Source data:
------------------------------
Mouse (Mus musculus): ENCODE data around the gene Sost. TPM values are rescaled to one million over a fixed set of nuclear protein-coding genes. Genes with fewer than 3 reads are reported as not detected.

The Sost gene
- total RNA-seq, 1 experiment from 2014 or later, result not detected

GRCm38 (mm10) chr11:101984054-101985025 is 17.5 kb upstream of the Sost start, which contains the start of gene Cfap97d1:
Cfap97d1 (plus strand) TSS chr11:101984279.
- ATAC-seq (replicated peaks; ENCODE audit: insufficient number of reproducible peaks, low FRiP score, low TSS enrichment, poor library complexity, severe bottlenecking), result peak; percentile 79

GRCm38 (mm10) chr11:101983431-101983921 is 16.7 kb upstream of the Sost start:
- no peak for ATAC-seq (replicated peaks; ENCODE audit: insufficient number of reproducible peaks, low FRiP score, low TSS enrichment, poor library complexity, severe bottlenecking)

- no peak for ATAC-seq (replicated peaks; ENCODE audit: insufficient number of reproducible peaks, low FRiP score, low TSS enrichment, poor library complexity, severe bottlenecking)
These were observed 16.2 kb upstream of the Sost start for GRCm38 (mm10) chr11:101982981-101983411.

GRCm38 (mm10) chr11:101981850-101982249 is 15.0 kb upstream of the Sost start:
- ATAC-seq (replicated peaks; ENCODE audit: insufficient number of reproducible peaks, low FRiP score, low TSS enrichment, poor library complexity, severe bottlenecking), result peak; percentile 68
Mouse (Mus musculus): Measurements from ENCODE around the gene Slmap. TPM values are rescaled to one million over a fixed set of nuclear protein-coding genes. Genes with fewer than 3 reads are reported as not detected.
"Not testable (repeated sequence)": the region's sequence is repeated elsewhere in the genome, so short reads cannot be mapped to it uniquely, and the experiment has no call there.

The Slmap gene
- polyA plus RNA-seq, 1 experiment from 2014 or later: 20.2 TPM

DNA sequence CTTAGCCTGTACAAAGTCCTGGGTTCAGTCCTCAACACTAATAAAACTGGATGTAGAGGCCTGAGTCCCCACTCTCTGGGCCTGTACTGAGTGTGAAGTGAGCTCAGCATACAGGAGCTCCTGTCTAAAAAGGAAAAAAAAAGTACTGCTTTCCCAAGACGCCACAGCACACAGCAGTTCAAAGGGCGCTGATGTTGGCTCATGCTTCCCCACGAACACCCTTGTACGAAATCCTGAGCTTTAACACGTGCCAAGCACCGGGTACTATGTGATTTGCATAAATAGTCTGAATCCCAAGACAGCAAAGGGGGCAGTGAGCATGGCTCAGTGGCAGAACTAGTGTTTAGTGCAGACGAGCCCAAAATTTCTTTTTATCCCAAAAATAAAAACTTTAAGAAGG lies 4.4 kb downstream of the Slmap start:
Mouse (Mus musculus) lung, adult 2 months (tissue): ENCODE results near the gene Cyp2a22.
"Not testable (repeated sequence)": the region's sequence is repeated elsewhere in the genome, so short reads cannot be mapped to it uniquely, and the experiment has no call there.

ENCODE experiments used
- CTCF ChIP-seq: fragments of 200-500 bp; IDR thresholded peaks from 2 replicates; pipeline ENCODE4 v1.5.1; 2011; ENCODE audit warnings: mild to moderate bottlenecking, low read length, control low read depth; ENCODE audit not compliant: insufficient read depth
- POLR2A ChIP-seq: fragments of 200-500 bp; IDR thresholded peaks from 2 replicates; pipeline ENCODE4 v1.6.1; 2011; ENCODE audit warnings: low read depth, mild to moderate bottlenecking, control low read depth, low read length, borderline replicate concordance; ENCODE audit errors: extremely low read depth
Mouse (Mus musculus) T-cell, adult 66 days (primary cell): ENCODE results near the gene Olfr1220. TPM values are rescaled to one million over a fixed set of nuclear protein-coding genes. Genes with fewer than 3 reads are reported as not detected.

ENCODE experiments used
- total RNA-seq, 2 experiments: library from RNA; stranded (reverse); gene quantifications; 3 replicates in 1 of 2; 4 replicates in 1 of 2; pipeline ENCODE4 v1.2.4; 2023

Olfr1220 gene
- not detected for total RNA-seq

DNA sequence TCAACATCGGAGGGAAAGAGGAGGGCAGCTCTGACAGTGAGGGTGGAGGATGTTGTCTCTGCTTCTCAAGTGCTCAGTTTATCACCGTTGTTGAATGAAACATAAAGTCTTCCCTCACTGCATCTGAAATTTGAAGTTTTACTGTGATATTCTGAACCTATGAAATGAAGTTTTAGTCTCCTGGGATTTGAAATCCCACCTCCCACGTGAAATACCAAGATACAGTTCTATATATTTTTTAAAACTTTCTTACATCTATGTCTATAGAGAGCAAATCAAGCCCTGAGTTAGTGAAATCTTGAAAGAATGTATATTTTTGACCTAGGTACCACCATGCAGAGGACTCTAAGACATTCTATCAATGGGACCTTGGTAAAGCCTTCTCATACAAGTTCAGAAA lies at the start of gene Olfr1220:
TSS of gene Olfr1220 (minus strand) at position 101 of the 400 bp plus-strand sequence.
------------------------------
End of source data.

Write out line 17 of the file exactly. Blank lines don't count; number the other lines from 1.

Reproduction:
DNA sequence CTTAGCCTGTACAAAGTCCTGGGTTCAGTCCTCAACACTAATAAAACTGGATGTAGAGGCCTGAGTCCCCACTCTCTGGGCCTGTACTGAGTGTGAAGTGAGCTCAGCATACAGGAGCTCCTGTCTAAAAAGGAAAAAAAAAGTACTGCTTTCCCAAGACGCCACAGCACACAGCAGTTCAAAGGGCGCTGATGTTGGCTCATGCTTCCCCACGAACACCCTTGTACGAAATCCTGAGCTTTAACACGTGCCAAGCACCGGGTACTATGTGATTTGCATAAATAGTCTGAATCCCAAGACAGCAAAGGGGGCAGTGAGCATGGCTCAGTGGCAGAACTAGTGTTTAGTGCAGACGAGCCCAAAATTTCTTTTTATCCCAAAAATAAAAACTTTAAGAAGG lies 4.4 kb downstream of the Slmap start: